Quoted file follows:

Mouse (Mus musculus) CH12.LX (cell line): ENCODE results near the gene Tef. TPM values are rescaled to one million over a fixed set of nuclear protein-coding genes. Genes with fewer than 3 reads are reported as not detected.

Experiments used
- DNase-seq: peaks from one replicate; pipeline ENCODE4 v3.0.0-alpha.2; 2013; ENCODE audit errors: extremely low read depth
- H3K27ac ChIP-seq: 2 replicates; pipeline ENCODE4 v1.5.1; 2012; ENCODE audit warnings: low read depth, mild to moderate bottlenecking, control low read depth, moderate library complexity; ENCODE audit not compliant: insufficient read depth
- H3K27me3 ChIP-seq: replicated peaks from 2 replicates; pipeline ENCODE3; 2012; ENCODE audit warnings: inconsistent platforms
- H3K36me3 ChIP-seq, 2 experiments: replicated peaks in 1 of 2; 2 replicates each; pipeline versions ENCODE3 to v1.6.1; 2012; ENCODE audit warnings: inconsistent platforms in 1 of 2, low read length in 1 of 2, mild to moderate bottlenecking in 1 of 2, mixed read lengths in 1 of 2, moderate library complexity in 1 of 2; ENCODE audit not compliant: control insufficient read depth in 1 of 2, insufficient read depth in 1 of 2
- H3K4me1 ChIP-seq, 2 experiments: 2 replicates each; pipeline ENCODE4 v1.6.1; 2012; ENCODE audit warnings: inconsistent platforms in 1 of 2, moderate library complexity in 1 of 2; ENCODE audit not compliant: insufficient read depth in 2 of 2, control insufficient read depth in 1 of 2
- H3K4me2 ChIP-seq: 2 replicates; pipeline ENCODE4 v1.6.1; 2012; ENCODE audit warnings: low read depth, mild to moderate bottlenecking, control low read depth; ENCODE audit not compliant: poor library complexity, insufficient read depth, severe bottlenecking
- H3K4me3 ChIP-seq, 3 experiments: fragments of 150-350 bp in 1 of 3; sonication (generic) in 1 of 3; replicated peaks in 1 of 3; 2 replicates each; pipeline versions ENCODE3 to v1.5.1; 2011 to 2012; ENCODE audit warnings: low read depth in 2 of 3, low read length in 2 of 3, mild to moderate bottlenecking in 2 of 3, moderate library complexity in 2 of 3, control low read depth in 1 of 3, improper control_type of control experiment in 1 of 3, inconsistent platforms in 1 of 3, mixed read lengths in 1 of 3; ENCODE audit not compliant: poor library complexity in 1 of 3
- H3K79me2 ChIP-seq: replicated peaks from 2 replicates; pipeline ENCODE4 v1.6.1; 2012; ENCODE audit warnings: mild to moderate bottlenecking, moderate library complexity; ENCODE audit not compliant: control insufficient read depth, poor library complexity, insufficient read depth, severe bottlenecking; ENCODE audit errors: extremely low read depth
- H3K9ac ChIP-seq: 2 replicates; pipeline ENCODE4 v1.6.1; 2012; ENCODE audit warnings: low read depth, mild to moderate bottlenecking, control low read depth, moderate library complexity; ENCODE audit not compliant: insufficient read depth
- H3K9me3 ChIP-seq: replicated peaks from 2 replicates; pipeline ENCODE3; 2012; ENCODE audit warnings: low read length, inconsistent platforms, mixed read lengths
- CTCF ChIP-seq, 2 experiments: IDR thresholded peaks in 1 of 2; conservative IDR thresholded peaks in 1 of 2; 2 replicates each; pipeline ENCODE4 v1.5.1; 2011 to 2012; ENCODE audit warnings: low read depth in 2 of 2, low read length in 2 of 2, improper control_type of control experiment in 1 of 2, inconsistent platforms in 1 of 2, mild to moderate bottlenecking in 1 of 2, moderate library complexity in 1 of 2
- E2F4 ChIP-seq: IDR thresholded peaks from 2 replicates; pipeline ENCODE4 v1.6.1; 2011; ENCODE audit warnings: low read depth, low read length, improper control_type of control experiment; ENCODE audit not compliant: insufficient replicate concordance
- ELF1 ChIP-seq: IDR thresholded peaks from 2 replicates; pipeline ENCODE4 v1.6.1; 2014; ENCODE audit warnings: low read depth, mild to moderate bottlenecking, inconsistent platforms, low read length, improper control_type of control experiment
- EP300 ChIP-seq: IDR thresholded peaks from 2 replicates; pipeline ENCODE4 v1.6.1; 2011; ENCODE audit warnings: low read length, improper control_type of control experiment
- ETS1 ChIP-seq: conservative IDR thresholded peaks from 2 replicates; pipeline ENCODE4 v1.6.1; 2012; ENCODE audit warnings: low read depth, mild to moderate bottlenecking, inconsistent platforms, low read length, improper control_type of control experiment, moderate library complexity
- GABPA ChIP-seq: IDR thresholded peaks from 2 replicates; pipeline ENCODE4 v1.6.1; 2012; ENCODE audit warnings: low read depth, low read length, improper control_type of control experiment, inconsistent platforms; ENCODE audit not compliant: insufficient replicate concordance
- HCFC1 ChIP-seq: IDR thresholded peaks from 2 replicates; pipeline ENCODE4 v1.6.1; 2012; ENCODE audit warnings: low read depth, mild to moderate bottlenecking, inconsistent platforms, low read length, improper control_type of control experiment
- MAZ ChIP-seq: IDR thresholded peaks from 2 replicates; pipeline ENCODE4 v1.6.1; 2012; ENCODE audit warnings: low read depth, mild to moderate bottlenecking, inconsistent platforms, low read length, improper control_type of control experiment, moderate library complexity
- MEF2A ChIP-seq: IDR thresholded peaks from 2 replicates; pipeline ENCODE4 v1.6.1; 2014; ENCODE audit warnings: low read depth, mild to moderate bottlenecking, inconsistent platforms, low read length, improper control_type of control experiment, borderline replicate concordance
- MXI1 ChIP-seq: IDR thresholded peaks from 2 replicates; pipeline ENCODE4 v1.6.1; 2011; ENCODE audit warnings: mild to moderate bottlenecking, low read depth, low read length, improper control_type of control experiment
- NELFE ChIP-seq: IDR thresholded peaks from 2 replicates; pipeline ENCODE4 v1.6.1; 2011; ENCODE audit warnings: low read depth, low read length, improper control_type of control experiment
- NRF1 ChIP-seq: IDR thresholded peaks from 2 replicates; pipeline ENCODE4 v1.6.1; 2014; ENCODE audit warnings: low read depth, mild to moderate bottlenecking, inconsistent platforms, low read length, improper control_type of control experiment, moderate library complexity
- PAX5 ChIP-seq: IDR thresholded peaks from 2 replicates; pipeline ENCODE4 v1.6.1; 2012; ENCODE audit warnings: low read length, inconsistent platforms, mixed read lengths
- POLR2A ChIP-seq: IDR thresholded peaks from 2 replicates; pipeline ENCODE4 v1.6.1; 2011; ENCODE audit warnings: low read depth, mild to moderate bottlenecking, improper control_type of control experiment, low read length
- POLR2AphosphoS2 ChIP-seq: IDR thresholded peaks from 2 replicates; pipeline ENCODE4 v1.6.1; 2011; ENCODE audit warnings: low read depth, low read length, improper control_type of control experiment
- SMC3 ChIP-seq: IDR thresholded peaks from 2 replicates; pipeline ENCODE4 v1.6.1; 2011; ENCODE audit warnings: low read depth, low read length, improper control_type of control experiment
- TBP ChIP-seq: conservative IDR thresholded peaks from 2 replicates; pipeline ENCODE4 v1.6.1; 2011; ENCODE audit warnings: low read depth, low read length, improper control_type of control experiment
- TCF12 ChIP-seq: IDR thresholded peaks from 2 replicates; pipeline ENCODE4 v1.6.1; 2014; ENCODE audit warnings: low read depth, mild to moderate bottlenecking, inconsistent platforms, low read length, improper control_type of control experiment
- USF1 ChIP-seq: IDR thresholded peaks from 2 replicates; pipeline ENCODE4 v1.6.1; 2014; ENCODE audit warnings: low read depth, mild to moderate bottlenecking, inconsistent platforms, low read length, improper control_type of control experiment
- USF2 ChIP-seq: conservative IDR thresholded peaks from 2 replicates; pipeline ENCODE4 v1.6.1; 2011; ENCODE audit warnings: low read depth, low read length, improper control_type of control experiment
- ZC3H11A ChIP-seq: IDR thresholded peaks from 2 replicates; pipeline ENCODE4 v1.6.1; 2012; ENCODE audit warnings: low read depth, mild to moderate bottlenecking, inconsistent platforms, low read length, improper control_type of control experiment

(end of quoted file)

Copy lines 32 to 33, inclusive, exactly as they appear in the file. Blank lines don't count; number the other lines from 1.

- USF2 ChIP-seq: conservative IDR thresholded peaks from 2 replicates; pipeline ENCODE4 v1.6.1; 2011; ENCODE audit warnings: low read depth, low read length, improper control_type of control experiment
- ZC3H11A ChIP-seq: IDR thresholded peaks from 2 replicates; pipeline ENCODE4 v1.6.1; 2012; ENCODE audit warnings: low read depth, mild to moderate bottlenecking, inconsistent platforms, low read length, improper control_type of control experiment